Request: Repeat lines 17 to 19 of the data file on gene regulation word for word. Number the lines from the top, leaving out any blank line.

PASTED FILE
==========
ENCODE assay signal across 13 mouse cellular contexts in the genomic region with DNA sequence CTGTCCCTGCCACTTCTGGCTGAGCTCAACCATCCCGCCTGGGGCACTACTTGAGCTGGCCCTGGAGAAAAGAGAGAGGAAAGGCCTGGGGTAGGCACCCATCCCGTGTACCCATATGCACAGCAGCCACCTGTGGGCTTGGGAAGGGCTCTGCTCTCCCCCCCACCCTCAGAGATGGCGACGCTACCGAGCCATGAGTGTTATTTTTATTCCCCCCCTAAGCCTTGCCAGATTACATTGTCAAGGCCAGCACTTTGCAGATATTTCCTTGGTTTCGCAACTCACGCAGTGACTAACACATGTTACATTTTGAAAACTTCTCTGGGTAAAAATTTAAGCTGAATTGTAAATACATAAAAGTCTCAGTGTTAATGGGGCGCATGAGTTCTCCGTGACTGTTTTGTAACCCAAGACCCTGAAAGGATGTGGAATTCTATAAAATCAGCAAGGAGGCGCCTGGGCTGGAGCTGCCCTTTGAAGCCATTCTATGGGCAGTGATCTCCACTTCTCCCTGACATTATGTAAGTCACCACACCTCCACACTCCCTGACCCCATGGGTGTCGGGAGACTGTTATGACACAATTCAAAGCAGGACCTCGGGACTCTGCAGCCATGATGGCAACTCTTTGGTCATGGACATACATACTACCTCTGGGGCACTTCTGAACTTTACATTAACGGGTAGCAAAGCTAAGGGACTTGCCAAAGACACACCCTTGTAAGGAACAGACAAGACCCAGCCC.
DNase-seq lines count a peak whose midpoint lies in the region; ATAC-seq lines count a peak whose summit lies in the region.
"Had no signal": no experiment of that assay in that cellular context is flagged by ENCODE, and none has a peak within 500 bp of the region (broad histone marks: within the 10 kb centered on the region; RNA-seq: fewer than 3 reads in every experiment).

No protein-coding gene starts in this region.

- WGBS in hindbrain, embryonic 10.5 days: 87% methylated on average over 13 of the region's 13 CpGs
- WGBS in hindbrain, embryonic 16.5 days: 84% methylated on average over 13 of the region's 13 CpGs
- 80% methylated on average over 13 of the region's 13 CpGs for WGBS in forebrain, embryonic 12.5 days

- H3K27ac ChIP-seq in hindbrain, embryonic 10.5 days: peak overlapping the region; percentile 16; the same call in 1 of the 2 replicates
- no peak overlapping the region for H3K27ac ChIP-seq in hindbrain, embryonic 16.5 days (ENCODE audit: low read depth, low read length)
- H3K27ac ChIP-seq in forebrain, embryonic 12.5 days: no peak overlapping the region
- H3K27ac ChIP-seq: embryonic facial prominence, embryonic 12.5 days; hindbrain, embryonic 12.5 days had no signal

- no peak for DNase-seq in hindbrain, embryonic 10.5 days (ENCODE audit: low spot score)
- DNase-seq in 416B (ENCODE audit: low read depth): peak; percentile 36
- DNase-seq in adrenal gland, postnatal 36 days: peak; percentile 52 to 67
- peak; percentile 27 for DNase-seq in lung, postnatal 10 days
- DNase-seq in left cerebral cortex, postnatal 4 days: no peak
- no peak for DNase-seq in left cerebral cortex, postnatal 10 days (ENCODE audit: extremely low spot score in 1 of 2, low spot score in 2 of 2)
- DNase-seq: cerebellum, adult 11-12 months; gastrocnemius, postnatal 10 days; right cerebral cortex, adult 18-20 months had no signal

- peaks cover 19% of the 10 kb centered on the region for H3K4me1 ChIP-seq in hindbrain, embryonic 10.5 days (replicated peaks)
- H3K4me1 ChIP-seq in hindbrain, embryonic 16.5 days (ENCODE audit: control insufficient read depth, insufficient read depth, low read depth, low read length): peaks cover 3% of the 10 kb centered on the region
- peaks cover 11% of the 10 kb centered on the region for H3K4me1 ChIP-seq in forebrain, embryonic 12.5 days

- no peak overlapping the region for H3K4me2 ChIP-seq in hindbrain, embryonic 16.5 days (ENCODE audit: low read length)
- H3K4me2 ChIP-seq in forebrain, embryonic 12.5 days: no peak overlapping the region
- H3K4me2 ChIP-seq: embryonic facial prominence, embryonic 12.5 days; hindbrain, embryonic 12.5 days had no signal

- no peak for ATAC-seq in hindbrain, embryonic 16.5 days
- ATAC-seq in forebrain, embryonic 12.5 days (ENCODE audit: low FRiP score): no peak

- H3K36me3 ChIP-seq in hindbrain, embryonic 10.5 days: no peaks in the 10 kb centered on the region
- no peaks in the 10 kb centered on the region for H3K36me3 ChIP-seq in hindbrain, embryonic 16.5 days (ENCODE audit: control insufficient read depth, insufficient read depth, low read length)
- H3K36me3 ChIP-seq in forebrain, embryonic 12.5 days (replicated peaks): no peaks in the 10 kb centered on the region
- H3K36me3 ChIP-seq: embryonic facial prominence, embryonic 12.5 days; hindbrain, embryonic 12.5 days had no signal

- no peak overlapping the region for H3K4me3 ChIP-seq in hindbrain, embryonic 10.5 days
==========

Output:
- no peak for DNase-seq in left cerebral cortex, postnatal 10 days (ENCODE audit: extremely low spot score in 1 of 2, low spot score in 2 of 2)
- DNase-seq: cerebellum, adult 11-12 months; gastrocnemius, postnatal 10 days; right cerebral cortex, adult 18-20 months had no signal

- peaks cover 19% of the 10 kb centered on the region for H3K4me1 ChIP-seq in hindbrain, embryonic 10.5 days (replicated peaks)